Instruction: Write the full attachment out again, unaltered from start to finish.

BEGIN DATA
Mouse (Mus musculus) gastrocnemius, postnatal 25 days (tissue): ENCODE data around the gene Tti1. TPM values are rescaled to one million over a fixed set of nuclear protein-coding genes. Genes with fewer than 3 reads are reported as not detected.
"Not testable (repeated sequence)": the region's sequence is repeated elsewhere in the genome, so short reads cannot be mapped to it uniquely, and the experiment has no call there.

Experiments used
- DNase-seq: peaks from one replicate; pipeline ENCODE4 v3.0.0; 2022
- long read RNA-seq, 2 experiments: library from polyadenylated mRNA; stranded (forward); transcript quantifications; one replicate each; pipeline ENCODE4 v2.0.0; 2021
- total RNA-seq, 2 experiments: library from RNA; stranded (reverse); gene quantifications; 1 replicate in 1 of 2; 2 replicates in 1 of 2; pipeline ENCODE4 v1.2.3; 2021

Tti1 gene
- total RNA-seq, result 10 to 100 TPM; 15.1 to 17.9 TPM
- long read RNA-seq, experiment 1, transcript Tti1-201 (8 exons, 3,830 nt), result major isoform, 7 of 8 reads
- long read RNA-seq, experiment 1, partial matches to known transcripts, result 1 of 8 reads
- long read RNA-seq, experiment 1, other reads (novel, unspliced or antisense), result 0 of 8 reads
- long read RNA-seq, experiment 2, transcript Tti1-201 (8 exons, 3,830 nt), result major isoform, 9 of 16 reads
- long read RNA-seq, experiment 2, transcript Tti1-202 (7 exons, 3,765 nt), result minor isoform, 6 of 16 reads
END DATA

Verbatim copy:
Mouse (Mus musculus) gastrocnemius, postnatal 25 days (tissue): ENCODE data around the gene Tti1. TPM values are rescaled to one million over a fixed set of nuclear protein-coding genes. Genes with fewer than 3 reads are reported as not detected.
"Not testable (repeated sequence)": the region's sequence is repeated elsewhere in the genome, so short reads cannot be mapped to it uniquely, and the experiment has no call there.

Experiments used
- DNase-seq: peaks from one replicate; pipeline ENCODE4 v3.0.0; 2022
- long read RNA-seq, 2 experiments: library from polyadenylated mRNA; stranded (forward); transcript quantifications; one replicate each; pipeline ENCODE4 v2.0.0; 2021
- total RNA-seq, 2 experiments: library from RNA; stranded (reverse); gene quantifications; 1 replicate in 1 of 2; 2 replicates in 1 of 2; pipeline ENCODE4 v1.2.3; 2021

Tti1 gene
- total RNA-seq, result 10 to 100 TPM; 15.1 to 17.9 TPM
- long read RNA-seq, experiment 1, transcript Tti1-201 (8 exons, 3,830 nt), result major isoform, 7 of 8 reads
- long read RNA-seq, experiment 1, partial matches to known transcripts, result 1 of 8 reads
- long read RNA-seq, experiment 1, other reads (novel, unspliced or antisense), result 0 of 8 reads
- long read RNA-seq, experiment 2, transcript Tti1-201 (8 exons, 3,830 nt), result major isoform, 9 of 16 reads
- long read RNA-seq, experiment 2, transcript Tti1-202 (7 exons, 3,765 nt), result minor isoform, 6 of 16 reads